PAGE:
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Kentucky county clerk again refuses to issue same sex marriage licenses


MOREHEAD, Ky. (AP) — A defiant county clerk in Kentucky has again refused to issue marriage licenses to same-sex couples despite a ruling from the U.S. Supreme Court.

On Tuesday morning, as Rowan County clerk Kim Davis' office opened, two couples were denied licenses.

A deputy clerk told April Miller and Karen Roberts, who walked into the office trailed by dozens of television cameras, that no licenses would be issued and refused to make Davis available.

A second couple, David Moore and David Ermold, rejected a fourth time, are demanding to speak with Davis.

Ermold shouted: "Tell her to come out and face the people she's discriminating against."

Davis is in her office, with the door and the blinds closed.

The U.S. Supreme Court on Monday declined to intervene in the case, leaving Davis no legal grounds to refuse to grant licenses to gay couples. A district judge could now hold her in contempt, which can carry steep fines or jail time.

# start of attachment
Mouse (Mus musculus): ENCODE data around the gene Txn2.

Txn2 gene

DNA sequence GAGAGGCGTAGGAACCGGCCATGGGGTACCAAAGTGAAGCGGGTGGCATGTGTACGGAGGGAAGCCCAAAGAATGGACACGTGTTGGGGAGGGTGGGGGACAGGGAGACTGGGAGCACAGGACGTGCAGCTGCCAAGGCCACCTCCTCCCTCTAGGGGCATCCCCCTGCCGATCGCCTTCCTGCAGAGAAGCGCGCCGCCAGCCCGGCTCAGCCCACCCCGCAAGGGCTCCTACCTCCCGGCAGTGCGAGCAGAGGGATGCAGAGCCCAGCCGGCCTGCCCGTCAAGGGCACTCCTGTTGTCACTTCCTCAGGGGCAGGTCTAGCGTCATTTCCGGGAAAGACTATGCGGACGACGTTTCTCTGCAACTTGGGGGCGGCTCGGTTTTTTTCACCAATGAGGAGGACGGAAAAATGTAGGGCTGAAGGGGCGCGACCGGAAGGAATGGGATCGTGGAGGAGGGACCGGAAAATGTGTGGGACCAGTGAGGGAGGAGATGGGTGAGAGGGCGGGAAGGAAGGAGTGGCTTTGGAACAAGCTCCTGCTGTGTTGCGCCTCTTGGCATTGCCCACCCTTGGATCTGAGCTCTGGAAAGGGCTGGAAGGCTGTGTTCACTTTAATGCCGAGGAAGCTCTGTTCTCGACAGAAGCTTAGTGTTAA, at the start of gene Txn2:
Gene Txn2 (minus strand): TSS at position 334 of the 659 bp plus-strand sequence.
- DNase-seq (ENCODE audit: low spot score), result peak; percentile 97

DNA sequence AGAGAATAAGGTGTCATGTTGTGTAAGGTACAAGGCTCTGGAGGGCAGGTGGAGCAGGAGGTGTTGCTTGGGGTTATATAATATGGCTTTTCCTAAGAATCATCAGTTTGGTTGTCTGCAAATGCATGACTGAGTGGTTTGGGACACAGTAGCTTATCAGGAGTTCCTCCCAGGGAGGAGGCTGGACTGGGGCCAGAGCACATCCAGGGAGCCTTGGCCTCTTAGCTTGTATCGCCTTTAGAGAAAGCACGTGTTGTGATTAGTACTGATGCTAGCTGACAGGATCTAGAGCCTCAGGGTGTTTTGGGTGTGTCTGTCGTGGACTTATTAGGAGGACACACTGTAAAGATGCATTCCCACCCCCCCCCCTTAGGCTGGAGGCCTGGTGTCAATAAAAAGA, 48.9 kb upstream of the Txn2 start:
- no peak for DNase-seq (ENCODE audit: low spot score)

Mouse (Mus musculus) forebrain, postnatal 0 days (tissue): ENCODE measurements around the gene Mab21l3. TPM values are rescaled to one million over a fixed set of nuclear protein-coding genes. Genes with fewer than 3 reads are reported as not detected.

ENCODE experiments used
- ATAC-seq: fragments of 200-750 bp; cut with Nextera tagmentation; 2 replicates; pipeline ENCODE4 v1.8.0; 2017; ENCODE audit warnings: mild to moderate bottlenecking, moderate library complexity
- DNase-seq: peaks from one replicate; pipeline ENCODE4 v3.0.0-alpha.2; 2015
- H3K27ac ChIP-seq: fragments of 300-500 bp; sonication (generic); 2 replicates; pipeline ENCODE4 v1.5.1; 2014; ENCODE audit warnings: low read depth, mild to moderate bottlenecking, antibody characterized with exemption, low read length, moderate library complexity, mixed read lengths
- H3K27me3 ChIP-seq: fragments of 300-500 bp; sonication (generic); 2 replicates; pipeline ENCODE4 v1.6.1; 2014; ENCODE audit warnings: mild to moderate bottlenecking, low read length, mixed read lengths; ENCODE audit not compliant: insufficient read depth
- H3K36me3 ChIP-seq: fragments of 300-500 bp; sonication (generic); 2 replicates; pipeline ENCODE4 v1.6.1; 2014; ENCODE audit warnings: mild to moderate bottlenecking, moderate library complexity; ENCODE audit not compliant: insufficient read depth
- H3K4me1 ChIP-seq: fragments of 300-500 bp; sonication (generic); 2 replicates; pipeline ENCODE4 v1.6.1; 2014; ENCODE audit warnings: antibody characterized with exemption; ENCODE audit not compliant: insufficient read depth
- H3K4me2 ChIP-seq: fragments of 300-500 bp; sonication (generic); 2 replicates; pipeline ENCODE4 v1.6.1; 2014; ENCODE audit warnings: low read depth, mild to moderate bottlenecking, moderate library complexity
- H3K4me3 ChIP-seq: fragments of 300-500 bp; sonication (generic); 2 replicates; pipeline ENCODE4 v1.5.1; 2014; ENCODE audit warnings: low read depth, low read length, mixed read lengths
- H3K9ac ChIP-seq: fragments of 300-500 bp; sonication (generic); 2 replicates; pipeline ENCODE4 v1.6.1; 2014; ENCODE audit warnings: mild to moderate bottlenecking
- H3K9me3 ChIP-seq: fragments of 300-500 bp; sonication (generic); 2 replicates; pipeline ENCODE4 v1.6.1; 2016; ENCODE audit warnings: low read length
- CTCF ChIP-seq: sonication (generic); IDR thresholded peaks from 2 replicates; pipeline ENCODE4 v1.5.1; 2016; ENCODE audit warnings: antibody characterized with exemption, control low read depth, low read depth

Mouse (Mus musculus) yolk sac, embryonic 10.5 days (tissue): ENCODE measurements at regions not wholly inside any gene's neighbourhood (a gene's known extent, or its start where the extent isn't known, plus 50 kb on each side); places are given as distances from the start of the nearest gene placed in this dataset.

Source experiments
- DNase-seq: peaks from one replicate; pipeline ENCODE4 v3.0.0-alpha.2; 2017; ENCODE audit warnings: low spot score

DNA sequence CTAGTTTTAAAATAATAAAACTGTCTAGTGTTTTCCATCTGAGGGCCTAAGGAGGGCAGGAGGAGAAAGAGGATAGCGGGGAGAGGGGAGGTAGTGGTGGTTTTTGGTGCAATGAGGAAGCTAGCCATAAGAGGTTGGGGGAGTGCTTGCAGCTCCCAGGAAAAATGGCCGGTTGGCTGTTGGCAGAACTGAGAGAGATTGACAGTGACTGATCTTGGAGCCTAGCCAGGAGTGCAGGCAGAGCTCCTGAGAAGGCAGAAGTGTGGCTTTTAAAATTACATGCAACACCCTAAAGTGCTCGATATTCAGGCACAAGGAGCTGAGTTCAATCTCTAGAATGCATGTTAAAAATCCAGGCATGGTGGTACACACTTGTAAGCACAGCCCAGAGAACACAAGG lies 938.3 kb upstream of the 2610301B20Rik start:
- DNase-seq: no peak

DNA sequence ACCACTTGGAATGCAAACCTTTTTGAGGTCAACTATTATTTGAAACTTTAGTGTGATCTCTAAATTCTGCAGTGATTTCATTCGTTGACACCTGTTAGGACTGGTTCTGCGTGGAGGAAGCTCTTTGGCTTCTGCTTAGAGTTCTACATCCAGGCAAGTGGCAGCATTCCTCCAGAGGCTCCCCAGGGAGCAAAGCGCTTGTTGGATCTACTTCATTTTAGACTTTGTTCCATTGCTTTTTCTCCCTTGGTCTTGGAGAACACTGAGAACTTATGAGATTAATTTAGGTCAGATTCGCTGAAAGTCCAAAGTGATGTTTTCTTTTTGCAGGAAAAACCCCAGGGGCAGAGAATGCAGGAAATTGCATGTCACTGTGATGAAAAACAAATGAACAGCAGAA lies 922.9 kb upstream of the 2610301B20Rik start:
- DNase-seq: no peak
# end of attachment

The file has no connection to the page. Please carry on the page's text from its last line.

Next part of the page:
4:30 a.m.

Gay couples in a Kentucky county are expected at the courthouse door Tuesday morning after the Supreme Court ruled against a defiant clerk who has refused to hand out marriage licenses to same-sex couples.

The court rejected Rowan County Clerk Kim Davis' last-ditch appeal for a delay in her case Monday. On Tuesday morning, she'll have to choose whether to issue marriage licenses, or continue to refuse them and risk being fined or even possibly jailed.

Davis stopped issuing licenses the day the U.S. Supreme Court legalized gay marriage. A federal judge ordered her to issue them, and an appeals court upheld that decision. Still, she's turned away couples again and again.

The Supreme Court declined to intervene, leaving her no legal grounds to refuse.